I've not seen that. What I saw was evidence that dental appliances are more successful (statistically) at treating mild apnea than they are at treating moderate or severe. However, there is no category for which a dental appliance is more successful, statistically, than a CPAP machine.

So your chances of successful treatment with a dental appliance are greater because your apnea is mild, but they greater still with a CPAP machine. 

Quote:I was reluctant to use a CPAP machine because I didn't want my face covered up with all that strap put around my head.  Looks to me a CPAP would be really uncomfortable and bothersome for people who are trying to sleep.  When I had the sleep study done, I didn't get much sleep with all those monitors on me

I had exactly the same experience and apprehension. The thing is, though, your body adapts to it remarkably well.


(02-20-2017, 09:54 AM)liz81 Wrote: I don't know how people can be so comfortable with a cpap.  Are people really that comfortable with air blowing in their face all night long?  Isn't that distracting? 

Now that I'm adapted I'm completely comfortable with it. It took a lot of effort for me to get there, but it has been worth it because it has improved the quality of my life more than I ever thought possible. To me it's a miracle.

Quote:I just don't see why having all of those straps is really necessary.  When you're wearing an oxygen mask at a hospital, they don't put all those straps on your head. 

You need them for most mask designs because the pressure is higher. NoMask is strapless.

Quote:And dealing with a machine can be a hassle, changing around the settings and what if the machine breaks the night you need it and the sleep dentist's office is closed?  So I see a lot of problems with a cpap machine.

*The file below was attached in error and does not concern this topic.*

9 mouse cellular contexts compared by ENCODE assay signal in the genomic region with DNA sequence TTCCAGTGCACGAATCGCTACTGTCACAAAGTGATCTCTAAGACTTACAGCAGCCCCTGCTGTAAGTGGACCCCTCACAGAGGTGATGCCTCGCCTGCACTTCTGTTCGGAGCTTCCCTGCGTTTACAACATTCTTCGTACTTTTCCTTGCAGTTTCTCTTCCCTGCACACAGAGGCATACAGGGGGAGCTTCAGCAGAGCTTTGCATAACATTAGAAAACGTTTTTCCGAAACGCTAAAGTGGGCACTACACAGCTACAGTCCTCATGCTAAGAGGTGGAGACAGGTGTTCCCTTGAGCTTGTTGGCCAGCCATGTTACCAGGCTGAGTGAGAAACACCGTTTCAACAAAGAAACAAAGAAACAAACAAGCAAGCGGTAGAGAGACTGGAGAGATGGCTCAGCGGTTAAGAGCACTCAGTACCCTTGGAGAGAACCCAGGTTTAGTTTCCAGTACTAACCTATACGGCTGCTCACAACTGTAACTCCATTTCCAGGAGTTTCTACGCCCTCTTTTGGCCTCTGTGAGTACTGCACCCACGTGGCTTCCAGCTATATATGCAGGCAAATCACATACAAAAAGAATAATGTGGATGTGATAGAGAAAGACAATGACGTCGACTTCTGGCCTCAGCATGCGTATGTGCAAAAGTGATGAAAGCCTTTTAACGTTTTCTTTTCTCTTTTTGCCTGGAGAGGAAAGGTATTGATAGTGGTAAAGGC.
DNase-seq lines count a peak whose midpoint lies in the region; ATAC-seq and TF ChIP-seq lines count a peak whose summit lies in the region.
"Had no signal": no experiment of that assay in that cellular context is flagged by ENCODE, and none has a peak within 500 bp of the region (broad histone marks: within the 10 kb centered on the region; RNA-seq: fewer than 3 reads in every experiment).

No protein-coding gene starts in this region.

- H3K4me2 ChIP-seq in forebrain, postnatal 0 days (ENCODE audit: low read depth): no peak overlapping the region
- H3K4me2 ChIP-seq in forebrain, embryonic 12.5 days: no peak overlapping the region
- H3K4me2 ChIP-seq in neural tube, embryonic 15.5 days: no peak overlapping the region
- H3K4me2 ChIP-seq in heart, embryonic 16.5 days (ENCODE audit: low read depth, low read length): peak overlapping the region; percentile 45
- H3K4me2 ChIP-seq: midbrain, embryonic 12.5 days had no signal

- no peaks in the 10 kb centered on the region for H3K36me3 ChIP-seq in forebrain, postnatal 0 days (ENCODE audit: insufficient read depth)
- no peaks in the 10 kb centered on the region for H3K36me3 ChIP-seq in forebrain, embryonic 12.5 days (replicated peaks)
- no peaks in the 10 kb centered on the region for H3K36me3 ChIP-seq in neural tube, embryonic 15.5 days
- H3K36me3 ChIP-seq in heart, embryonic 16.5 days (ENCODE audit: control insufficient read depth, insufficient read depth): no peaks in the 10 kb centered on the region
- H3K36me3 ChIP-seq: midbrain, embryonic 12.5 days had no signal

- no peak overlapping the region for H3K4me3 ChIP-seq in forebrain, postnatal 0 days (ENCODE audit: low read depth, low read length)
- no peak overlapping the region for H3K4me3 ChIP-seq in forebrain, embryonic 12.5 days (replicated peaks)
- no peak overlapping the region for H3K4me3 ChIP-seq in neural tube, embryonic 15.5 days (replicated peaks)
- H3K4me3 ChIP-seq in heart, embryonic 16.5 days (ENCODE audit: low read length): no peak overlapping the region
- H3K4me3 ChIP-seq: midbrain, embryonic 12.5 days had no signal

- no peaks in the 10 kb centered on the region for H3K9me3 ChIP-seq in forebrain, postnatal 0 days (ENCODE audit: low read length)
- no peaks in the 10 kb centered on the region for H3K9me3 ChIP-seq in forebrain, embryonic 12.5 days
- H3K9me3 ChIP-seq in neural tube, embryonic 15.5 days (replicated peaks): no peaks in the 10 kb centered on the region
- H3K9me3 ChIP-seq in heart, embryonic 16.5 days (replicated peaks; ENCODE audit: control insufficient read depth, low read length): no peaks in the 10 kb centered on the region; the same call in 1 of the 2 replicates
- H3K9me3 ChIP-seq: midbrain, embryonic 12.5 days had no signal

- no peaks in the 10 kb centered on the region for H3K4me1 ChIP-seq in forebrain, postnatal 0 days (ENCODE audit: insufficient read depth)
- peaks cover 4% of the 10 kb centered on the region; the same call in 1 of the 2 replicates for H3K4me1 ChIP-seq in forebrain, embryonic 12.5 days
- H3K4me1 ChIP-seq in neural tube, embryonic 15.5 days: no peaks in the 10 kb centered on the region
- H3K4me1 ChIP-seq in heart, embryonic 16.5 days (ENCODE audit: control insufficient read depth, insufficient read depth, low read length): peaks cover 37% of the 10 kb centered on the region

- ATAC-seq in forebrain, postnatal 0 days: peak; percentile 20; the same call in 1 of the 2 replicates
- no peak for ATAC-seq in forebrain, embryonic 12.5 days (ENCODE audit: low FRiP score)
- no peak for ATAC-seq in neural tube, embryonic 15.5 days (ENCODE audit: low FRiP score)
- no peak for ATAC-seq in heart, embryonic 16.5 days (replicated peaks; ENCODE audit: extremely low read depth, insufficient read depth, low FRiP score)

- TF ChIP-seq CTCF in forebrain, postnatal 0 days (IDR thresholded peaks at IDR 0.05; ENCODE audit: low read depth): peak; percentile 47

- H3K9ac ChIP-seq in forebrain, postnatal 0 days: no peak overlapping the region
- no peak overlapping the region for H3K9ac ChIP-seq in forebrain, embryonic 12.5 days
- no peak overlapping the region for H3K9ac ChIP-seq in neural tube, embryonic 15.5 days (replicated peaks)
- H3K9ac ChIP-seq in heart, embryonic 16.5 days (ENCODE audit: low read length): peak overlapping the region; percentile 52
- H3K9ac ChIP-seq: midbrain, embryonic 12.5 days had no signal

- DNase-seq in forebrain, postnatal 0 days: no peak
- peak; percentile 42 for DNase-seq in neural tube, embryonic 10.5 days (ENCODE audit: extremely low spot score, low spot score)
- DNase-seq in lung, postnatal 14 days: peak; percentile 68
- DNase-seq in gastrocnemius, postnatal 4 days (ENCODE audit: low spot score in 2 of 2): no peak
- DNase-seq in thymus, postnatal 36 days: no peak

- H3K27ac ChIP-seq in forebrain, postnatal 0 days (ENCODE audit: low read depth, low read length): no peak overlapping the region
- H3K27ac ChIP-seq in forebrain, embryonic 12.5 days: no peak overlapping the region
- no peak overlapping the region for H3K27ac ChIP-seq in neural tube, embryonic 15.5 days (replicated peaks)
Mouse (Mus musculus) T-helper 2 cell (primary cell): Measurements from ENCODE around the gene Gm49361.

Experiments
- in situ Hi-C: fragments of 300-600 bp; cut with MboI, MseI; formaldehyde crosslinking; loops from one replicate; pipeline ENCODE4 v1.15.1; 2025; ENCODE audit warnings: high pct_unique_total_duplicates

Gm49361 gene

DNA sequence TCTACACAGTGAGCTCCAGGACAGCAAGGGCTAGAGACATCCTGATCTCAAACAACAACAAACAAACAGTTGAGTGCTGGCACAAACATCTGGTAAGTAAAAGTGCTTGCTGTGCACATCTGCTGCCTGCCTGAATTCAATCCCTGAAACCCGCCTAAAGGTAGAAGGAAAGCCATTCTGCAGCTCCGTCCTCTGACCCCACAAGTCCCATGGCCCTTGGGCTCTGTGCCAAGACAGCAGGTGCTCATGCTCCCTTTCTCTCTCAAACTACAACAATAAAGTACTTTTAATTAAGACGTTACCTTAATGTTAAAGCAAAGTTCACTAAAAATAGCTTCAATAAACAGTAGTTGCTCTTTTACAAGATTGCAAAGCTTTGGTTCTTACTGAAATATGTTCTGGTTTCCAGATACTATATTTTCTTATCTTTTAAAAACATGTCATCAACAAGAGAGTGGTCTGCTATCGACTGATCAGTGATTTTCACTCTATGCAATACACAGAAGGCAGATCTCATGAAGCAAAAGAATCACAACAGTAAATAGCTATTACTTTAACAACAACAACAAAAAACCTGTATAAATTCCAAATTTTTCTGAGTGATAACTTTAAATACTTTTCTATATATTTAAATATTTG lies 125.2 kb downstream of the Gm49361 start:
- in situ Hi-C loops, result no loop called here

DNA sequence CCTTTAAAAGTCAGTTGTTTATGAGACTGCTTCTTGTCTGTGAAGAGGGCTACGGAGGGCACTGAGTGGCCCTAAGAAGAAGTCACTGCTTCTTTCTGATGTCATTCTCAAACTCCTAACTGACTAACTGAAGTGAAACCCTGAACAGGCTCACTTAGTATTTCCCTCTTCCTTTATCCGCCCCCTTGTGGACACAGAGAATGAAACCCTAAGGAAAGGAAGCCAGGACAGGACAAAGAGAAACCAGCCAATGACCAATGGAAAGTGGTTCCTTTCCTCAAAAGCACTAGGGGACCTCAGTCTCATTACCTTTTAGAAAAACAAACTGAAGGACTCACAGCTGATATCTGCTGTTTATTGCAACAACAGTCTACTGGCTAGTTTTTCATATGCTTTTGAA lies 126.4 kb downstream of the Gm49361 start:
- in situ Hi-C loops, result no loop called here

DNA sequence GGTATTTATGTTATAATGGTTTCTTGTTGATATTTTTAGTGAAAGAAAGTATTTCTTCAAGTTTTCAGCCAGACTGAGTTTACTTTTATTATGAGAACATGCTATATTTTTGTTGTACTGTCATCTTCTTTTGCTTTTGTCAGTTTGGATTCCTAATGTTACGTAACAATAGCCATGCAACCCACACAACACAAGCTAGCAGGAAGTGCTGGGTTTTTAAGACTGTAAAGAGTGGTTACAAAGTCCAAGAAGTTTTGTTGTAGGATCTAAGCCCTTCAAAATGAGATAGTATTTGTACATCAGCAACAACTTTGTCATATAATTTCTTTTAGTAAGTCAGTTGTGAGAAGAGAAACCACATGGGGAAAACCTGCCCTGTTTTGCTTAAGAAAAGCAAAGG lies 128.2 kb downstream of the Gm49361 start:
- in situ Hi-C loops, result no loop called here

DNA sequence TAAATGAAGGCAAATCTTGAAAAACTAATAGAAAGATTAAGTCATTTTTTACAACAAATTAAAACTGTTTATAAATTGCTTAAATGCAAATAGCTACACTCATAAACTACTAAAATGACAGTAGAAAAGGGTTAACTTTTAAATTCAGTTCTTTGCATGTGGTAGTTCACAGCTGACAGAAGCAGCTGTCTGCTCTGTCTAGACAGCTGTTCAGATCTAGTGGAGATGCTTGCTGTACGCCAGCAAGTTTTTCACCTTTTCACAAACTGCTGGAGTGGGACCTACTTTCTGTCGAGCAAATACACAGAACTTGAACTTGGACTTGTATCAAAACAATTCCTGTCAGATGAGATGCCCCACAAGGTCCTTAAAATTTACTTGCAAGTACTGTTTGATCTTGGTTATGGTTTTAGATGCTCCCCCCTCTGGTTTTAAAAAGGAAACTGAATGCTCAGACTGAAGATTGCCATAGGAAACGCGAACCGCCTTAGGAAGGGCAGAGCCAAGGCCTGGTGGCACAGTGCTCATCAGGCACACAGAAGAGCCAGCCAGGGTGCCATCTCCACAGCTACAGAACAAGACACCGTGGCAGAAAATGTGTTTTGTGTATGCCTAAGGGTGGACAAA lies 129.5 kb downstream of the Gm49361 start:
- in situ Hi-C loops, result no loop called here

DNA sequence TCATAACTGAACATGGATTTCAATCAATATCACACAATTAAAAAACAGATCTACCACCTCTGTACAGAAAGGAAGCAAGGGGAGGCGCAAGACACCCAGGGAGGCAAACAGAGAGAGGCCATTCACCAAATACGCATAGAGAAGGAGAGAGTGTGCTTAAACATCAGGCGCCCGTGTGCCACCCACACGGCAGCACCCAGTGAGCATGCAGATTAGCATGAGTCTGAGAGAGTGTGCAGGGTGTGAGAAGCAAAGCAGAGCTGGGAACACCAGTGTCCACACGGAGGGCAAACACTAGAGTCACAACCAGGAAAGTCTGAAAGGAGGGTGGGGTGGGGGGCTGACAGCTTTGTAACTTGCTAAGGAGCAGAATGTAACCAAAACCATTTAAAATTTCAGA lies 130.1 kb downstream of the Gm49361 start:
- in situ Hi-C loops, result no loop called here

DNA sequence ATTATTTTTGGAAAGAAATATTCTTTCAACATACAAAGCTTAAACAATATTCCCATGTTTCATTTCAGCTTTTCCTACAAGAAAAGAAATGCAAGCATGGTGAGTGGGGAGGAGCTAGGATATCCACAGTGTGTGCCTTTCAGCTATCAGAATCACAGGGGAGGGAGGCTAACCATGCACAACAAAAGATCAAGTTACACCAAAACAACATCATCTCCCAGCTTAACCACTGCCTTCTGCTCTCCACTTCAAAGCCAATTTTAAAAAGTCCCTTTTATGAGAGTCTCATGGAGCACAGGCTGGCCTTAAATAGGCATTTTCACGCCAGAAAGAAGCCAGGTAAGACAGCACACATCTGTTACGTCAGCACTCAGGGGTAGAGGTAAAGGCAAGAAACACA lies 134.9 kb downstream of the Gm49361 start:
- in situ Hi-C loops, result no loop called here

The machines are highly reliable. If you're worried about keep a back up machine handy. That's what I do.

Quote:Oh and I'm a stomach sleeper and can't sleep on my back.  I just can't fall asleep on my back.

Me, too. I use a small pillow (Google Papillow) that allows me to sleep on my side or stomach.
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#16
(02-20-2017, 09:54 AM)liz81 Wrote: Are people really that comfortable with air blowing in their face all night long?  Isn't that distracting? 

The thing is that is does not blow in your face all night long.  The machines do blow out a large volume of air until the mask seals on your face.  But once they are sealed, the only provide a bit more air that you breathe in (there is an exhaust vent that the extra comes out of).  So unless the mask is leaking, you don't feel the air flow.  You can also use nasal pillows in which case there is no air flow on your skin at all.  Zero.
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#17
Welcome, Liz!

I, too, was diagnosed with mild sleep apnea. My dr didn't even want to give me anything (cpap, dental appliance, etc.). But my quality of life symptoms were such that I told him I really need *something*.

My sleep dr and I discussed the dental appliance. He said it leads to TMJ and other jaw issues. I'd read it leads to misalignment. I really don't want more dental problems than I already have. I do use a grinding guard from my dentist, which I love.

I ended up going with the cpap, and I love it! My quality of life has improved so much!!!!

I, too, did not want straps, hoses, and masks, nor noises and feeling confined. After less than a week on my cpap, I got over that. The quality of sleep is another big motivator.

I use the DreamWear nasal mask which rests under the nose. The hose is at the top of my head, so I don't feel like it's in the middle of my face. It's comfy and on the more discreet side. If you didn't like all the crapola from the sleep study (which I didn't either - i was ultra chlostraphobic), I highly recommend at least trying out the DreamWear mask.

Anyways... just some thoughts for you.

I know this is more of a CPAP support group than you were hoping for.

And maybe CPAP is something you may want to give a try (I'd say a 2-4 week trial, at the minimum) to see if maybe it isn't all that bad.